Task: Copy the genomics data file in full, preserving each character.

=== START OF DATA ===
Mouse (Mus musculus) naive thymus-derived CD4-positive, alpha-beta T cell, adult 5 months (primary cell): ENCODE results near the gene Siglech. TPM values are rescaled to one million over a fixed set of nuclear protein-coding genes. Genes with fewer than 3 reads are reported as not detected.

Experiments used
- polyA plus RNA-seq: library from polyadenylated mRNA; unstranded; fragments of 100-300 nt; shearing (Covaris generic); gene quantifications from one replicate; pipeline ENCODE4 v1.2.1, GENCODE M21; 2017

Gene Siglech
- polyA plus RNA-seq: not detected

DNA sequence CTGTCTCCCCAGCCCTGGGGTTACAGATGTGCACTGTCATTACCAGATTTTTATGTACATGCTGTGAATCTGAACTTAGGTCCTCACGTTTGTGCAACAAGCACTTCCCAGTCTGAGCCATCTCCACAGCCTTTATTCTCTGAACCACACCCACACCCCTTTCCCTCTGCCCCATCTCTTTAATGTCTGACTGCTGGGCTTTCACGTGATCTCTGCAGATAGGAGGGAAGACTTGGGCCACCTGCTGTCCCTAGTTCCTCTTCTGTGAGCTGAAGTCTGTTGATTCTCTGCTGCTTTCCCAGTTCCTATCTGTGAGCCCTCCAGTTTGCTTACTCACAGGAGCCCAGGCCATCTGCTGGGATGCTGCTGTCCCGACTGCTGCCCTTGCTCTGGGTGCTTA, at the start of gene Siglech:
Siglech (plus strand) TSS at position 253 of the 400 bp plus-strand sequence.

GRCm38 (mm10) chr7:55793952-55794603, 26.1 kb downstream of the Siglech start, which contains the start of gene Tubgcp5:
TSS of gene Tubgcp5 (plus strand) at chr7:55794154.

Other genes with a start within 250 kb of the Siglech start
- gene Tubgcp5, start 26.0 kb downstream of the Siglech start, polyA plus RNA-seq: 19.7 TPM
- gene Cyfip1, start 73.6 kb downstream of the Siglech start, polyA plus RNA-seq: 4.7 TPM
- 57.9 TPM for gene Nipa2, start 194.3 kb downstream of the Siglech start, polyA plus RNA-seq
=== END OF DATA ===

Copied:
Mouse (Mus musculus) naive thymus-derived CD4-positive, alpha-beta T cell, adult 5 months (primary cell): ENCODE results near the gene Siglech. TPM values are rescaled to one million over a fixed set of nuclear protein-coding genes. Genes with fewer than 3 reads are reported as not detected.

Experiments used
- polyA plus RNA-seq: library from polyadenylated mRNA; unstranded; fragments of 100-300 nt; shearing (Covaris generic); gene quantifications from one replicate; pipeline ENCODE4 v1.2.1, GENCODE M21; 2017

Gene Siglech
- polyA plus RNA-seq: not detected

DNA sequence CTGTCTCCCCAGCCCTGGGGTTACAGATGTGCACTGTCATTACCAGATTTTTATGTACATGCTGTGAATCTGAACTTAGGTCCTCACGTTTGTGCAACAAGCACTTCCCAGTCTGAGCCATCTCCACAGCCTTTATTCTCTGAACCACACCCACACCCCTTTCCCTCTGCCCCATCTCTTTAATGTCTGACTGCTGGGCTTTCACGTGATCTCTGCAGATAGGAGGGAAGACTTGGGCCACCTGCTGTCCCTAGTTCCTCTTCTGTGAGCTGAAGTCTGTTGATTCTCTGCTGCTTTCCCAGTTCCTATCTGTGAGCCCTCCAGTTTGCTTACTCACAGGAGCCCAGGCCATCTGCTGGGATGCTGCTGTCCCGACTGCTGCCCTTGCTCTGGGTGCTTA, at the start of gene Siglech:
Siglech (plus strand) TSS at position 253 of the 400 bp plus-strand sequence.

GRCm38 (mm10) chr7:55793952-55794603, 26.1 kb downstream of the Siglech start, which contains the start of gene Tubgcp5:
TSS of gene Tubgcp5 (plus strand) at chr7:55794154.

Other genes with a start within 250 kb of the Siglech start
- gene Tubgcp5, start 26.0 kb downstream of the Siglech start, polyA plus RNA-seq: 19.7 TPM
- gene Cyfip1, start 73.6 kb downstream of the Siglech start, polyA plus RNA-seq: 4.7 TPM
- 57.9 TPM for gene Nipa2, start 194.3 kb downstream of the Siglech start, polyA plus RNA-seq